Advocate Olaf Blakeley said doing so would avoid a proposition being passed ‘in haste’, saying the choice of Westmount Road as the primary access route would have ‘massive long-term negative effects on the area’.
At a St Helier Parish Assembly on 9 June, residents are to be asked if they are ‘satisfied with the merits of creating an access route to the proposed hospital’, which will be outlined in a government presentation before the vote.
Parishioners will also be asked whether they have received adequate design details as to the ‘vehicular, amenity, cultural and community impact’, as requested at a previous meeting.
In February, Advocate Blakeley lodged a requête – an ancient legal device which enables parishioners to demand a parish assembly is held. He argued that the hospital project team had failed to provide enough detail as to proposed usage of parish land for the access road.
During the meeting, parishioners voted in favour of blocking any work on parish land until detailed design and impact information was made available.
The States earlier approved Westmount Road as the preferred access route for the hospital.
Deputy Chief Minister Lyndon Farnham, who has political responsibility for the Our Hospital project, is due to give a presentation at the meeting next week, before parishioners are asked to vote.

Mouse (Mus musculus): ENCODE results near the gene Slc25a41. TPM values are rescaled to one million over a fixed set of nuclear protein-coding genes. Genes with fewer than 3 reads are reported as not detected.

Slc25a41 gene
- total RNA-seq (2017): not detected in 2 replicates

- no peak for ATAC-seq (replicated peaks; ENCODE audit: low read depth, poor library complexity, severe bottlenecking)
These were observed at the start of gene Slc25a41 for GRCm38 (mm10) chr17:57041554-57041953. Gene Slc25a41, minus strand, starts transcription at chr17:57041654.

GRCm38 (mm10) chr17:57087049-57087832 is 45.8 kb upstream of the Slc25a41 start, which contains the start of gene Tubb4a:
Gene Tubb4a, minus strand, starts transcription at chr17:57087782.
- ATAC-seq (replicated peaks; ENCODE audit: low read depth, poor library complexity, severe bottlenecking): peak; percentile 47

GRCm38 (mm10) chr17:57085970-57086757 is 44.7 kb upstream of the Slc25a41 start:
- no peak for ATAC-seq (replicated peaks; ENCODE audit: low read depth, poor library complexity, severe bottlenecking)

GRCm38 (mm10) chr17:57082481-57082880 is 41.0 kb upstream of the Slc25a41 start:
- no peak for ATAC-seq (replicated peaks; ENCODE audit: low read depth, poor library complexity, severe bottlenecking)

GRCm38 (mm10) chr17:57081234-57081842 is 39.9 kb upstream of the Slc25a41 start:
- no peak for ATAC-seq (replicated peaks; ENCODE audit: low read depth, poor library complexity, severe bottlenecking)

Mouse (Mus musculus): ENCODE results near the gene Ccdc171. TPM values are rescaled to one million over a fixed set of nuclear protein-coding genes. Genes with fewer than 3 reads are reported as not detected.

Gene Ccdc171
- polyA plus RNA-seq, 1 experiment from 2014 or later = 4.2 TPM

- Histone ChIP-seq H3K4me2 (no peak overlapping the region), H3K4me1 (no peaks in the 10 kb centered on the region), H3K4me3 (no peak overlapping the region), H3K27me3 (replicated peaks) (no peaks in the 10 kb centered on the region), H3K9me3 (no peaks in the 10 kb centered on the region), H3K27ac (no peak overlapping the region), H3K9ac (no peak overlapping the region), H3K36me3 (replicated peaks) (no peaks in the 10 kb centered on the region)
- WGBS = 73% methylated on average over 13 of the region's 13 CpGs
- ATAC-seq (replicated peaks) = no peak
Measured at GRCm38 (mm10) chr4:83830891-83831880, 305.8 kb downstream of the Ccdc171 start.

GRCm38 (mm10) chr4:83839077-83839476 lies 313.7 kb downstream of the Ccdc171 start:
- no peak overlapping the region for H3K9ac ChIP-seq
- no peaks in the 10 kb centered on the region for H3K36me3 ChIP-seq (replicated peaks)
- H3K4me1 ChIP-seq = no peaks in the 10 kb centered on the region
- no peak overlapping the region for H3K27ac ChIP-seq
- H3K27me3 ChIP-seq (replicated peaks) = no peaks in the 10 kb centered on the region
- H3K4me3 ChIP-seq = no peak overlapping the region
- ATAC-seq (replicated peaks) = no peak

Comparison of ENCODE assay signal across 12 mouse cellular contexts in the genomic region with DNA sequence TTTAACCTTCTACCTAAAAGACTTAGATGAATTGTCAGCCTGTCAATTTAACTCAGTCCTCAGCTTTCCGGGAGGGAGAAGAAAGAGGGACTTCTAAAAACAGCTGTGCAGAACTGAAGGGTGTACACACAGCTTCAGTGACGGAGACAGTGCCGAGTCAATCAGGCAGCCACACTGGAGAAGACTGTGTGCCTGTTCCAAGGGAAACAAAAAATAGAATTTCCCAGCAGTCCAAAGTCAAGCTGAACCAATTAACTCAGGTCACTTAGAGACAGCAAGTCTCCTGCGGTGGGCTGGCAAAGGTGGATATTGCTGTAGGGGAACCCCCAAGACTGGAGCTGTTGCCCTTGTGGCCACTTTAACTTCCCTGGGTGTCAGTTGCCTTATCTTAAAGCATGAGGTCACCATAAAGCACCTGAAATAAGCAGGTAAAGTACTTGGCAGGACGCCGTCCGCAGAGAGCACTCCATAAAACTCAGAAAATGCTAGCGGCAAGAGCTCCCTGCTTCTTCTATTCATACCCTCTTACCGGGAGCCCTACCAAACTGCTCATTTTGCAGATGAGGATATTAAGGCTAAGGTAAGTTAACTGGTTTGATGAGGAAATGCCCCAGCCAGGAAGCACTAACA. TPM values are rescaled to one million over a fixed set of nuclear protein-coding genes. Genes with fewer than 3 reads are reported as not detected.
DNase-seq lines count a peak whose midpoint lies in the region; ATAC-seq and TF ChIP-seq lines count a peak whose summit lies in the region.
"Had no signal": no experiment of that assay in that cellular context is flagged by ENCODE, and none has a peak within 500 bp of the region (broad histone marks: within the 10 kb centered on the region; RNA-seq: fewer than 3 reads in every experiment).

Advocate Blakeley said the parish’s message had been ‘clear’, with permissions and consents not given until ‘at least adequate pictures, designs and diagrams were provided’.
‘No parishioner could sensibly accept or reject a road development until they understood it,’ he added.
He said that, despite initial designs for the hospital building being released last month, ‘nothing meaningful’ had appeared regarding what the proposed road was meant to look like.
Advocate Blakeley said next week’s meeting had been called during half-term holidays, ‘when many people are away’.
This, combined with having to give notice of attendance by 6 June, ‘severely limits proper and adequate opportunities for concerned parishioners to be involved’, he said.
The Our Hospital team knew the ‘importance of the People’s Park’ and surrounding areas to residents, he said, and should provide ‘proper and meaningful information’.
Advocate Blakeley added: ‘A responsible and competent political department should understand the importance of being transparent with the public, especially in regard to large-scale projects which have the potential to damage the Island’s beauty, degrade its facilities and destroy its valuable wildlife and environment.’
The parish meeting will be held at 7pm on Wednesday next week.